In 1932, our editors made this Hollywood shop a star.
In the April 1962 issue of Brake & Front End, editors discussed clever merchandising techniques. The Collins Brothers, George and James, in Marietta, GA, created their roadside spectacle on Route 41 with an old 1950 Ford Coupe and a discarded department store mannequin.
Chet’s in Long Beach, CA, is still in business 65 years after this article was printed in Brake & Front End. Chet spent $18,000 in 1952 to build the shop — the equivalent of $163,000 today.
During the depths of WWII, brake repair took on newfound importance. By 1943, the industrial might of the U.S. was at its height and was critical to the success of the war effort. Rationing of gasoline and rubber put increased importance on brakes that functioned properly since dragging brakes burned extra fuel and ones that locked up destroyed tires.
In the December 1987 issue, Brake & Front End dressed up two employees as technicians and put them on a couch watching a training video. But, thanks to some extra props in the form of beer cans and a half-eaten pizza, we got into some trouble.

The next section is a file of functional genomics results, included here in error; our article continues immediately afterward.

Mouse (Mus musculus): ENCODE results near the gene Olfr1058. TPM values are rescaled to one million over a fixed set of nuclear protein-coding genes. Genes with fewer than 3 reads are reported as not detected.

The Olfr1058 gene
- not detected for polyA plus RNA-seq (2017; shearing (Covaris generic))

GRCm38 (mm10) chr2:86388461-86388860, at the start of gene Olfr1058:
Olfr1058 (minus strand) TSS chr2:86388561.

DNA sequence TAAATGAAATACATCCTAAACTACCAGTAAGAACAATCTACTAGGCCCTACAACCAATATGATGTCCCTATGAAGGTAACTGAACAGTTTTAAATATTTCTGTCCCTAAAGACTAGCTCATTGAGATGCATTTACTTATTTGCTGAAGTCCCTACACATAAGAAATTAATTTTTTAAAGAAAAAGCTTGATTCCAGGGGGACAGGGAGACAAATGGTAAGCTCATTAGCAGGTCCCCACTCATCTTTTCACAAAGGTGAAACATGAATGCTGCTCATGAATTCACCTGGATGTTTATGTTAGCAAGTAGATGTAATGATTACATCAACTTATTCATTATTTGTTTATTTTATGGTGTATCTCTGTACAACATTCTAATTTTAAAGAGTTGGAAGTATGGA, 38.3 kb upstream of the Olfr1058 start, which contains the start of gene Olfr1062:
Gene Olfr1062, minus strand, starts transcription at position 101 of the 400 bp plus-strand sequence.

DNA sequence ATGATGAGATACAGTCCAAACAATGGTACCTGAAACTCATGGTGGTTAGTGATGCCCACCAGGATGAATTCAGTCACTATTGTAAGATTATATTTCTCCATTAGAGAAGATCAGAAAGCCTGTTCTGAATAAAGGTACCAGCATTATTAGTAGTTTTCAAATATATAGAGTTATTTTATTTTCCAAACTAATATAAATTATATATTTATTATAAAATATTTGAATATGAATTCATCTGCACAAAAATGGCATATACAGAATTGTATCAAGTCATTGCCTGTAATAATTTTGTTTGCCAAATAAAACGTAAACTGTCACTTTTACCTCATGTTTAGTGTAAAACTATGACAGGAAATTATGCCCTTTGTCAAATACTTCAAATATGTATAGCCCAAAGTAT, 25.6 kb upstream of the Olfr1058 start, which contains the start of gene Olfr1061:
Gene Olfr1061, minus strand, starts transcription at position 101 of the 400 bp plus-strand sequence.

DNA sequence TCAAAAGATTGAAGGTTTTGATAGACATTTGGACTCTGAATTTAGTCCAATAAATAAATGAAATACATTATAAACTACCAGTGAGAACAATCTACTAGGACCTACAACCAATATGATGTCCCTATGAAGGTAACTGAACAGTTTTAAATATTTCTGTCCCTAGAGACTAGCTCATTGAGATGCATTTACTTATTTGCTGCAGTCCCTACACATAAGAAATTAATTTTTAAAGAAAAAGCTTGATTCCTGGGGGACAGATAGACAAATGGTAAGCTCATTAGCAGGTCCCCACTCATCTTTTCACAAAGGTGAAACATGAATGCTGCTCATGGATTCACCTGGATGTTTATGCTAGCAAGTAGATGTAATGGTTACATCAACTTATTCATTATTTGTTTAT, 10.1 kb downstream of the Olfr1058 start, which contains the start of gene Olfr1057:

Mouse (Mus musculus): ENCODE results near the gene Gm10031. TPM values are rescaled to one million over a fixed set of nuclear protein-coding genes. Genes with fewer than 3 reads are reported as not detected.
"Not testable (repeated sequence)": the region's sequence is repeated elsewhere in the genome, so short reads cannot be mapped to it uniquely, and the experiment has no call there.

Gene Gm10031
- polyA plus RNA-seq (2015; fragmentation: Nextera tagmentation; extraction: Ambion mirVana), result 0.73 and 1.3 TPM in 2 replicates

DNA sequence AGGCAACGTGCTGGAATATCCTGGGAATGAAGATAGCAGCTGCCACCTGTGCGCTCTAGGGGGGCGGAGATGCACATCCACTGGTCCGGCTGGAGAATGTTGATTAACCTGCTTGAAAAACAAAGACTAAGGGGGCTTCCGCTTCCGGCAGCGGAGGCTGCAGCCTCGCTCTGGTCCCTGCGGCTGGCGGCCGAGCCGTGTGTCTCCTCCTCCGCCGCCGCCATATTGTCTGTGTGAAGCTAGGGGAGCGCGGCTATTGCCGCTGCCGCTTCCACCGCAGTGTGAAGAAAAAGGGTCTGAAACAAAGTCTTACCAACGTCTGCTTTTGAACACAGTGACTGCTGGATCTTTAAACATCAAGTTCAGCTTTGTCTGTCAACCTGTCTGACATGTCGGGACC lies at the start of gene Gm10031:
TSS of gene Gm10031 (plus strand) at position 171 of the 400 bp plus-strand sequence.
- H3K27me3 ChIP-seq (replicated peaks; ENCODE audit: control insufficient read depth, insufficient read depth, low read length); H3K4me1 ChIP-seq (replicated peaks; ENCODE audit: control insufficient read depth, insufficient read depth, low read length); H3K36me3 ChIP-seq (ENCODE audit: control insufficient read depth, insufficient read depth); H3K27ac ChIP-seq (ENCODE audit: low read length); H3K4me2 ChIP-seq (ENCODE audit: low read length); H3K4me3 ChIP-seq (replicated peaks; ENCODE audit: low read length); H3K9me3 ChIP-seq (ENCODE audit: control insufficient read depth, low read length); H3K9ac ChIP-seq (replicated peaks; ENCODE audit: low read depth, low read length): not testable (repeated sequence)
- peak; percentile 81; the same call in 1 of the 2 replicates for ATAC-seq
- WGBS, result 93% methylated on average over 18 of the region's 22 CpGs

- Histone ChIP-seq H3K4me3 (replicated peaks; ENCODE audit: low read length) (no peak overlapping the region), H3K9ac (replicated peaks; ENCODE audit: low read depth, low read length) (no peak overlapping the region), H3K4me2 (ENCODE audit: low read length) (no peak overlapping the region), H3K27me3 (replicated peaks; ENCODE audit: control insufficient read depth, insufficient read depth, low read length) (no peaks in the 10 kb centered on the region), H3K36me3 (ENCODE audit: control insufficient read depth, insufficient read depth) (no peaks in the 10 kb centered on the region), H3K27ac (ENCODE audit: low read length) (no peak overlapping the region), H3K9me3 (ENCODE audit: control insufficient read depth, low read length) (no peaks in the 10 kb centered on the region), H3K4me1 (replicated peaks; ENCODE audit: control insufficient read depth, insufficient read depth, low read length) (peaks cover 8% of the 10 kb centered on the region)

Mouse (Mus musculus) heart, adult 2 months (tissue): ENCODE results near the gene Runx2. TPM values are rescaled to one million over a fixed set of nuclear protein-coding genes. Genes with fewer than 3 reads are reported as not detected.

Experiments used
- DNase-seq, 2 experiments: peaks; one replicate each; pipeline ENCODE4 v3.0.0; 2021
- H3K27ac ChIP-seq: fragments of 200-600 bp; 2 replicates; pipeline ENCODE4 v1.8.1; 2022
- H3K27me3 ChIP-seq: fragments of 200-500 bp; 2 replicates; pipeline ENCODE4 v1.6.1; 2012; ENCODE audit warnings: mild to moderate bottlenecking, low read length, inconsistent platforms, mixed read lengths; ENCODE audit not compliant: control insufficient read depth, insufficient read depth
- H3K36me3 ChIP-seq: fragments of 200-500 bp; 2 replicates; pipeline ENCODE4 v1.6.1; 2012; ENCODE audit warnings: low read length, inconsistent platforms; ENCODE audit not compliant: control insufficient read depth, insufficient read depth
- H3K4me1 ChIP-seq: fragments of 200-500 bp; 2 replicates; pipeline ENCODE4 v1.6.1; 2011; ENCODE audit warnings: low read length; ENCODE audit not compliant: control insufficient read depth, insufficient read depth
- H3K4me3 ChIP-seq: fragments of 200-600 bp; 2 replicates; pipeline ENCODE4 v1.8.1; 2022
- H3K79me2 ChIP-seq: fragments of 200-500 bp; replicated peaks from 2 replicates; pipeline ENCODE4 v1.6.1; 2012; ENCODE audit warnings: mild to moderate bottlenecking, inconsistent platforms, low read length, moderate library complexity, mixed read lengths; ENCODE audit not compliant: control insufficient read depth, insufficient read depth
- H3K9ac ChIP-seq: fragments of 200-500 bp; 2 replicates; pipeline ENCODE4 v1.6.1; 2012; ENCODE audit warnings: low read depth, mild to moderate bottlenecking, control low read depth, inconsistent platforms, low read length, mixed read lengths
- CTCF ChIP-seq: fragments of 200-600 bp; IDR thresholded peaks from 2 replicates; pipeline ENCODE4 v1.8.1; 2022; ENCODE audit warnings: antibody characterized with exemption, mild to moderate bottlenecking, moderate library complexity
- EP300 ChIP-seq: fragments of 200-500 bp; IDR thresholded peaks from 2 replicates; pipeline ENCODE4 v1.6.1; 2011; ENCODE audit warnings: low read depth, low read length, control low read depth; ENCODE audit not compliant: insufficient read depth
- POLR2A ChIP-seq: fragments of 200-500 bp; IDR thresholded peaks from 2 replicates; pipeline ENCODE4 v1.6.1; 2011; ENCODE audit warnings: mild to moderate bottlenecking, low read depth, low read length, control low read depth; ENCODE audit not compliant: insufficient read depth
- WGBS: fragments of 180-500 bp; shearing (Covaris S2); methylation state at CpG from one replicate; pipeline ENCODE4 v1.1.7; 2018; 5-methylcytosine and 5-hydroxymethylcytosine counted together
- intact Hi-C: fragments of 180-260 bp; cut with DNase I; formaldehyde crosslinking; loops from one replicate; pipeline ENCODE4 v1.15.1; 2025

Even in the 1950s, tire pressure monitoring systems (TPMS) and supplemental inflatable devices were on the market. The good news is that 64 years later, Brake & Front End is now free to qualified subscribers.
BRAKE & FRONT END cartoons from the 1930s and 1950s The cars may have changed, but the humor stays the same.
Anti-SKID Brakes During World War II, Dunlop developed an anti-lock brake system for high performance aircraft. It was a mechanical system designed to prevent wheel skids when planes landed at high speed on slick runways. In 1958, the first practical automotive ABS system, called Maxaret, was developed by the Road Research Laboratories in Great Britain
These brakes came off a 2000 Ford Expedition. The vehicle was towed into the shop with a separated left lower ball joint. After repairing the left side, we advised customer to do the same repair on the right side. When I pulled the right front wheel, I found the brake rotor and pads were pinched